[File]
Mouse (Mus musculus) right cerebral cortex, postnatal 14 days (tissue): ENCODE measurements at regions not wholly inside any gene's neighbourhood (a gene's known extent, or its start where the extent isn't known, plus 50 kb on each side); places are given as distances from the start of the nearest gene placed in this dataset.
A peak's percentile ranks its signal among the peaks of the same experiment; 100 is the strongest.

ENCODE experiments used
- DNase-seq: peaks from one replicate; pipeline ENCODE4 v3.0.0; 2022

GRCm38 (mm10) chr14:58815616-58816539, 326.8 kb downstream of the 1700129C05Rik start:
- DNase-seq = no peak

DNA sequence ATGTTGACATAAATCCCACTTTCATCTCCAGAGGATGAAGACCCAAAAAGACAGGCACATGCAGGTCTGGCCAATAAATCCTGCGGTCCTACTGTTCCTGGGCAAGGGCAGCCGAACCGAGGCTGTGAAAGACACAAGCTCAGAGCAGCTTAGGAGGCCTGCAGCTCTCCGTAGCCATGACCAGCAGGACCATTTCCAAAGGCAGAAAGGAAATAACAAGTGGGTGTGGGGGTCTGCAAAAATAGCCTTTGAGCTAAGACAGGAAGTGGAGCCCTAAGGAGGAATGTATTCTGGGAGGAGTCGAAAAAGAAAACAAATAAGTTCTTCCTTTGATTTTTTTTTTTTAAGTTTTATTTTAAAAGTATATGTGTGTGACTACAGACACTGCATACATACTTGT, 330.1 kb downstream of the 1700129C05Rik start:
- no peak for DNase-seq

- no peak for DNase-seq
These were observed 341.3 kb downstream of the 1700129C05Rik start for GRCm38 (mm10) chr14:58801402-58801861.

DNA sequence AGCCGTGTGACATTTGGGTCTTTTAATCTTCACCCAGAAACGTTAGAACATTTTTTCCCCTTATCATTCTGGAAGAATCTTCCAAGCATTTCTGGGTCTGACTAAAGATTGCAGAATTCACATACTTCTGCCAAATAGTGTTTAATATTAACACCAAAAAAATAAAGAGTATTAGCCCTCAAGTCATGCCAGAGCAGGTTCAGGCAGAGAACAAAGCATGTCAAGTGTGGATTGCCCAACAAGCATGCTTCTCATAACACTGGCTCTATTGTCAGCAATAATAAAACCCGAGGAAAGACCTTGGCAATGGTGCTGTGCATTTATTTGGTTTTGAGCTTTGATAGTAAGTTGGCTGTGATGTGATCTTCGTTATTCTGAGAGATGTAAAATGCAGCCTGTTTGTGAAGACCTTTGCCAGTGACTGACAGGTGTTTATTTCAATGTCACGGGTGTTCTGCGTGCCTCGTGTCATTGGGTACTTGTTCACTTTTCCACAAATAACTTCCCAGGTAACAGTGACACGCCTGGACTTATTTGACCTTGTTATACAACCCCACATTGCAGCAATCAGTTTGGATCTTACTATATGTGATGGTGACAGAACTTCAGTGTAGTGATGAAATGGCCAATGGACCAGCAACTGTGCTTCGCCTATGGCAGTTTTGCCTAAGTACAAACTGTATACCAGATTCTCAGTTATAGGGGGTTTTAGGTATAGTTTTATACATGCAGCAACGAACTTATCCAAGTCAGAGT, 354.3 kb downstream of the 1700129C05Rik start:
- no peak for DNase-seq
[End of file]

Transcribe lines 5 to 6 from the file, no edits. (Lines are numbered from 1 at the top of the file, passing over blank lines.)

GRCm38 (mm10) chr14:58815616-58816539, 326.8 kb downstream of the 1700129C05Rik start:
- DNase-seq = no peak